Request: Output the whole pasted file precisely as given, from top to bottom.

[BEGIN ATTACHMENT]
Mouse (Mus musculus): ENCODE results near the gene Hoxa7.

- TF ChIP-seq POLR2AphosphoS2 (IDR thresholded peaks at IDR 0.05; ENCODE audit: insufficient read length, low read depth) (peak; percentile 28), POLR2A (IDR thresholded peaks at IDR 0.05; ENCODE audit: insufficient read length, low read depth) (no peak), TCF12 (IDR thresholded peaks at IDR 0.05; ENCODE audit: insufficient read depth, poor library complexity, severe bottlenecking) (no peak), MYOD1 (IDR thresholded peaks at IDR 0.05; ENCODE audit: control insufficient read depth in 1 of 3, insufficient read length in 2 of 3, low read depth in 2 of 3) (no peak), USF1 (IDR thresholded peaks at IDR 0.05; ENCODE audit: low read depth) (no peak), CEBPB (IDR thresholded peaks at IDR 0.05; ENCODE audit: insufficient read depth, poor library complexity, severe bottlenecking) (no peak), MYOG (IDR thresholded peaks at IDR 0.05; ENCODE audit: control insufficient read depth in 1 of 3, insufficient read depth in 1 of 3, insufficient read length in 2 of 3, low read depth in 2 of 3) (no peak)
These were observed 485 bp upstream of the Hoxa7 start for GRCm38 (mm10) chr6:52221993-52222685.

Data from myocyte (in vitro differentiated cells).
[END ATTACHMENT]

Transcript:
Mouse (Mus musculus): ENCODE results near the gene Hoxa7.

- TF ChIP-seq POLR2AphosphoS2 (IDR thresholded peaks at IDR 0.05; ENCODE audit: insufficient read length, low read depth) (peak; percentile 28), POLR2A (IDR thresholded peaks at IDR 0.05; ENCODE audit: insufficient read length, low read depth) (no peak), TCF12 (IDR thresholded peaks at IDR 0.05; ENCODE audit: insufficient read depth, poor library complexity, severe bottlenecking) (no peak), MYOD1 (IDR thresholded peaks at IDR 0.05; ENCODE audit: control insufficient read depth in 1 of 3, insufficient read length in 2 of 3, low read depth in 2 of 3) (no peak), USF1 (IDR thresholded peaks at IDR 0.05; ENCODE audit: low read depth) (no peak), CEBPB (IDR thresholded peaks at IDR 0.05; ENCODE audit: insufficient read depth, poor library complexity, severe bottlenecking) (no peak), MYOG (IDR thresholded peaks at IDR 0.05; ENCODE audit: control insufficient read depth in 1 of 3, insufficient read depth in 1 of 3, insufficient read length in 2 of 3, low read depth in 2 of 3) (no peak)
These were observed 485 bp upstream of the Hoxa7 start for GRCm38 (mm10) chr6:52221993-52222685.

Data from myocyte (in vitro differentiated cells).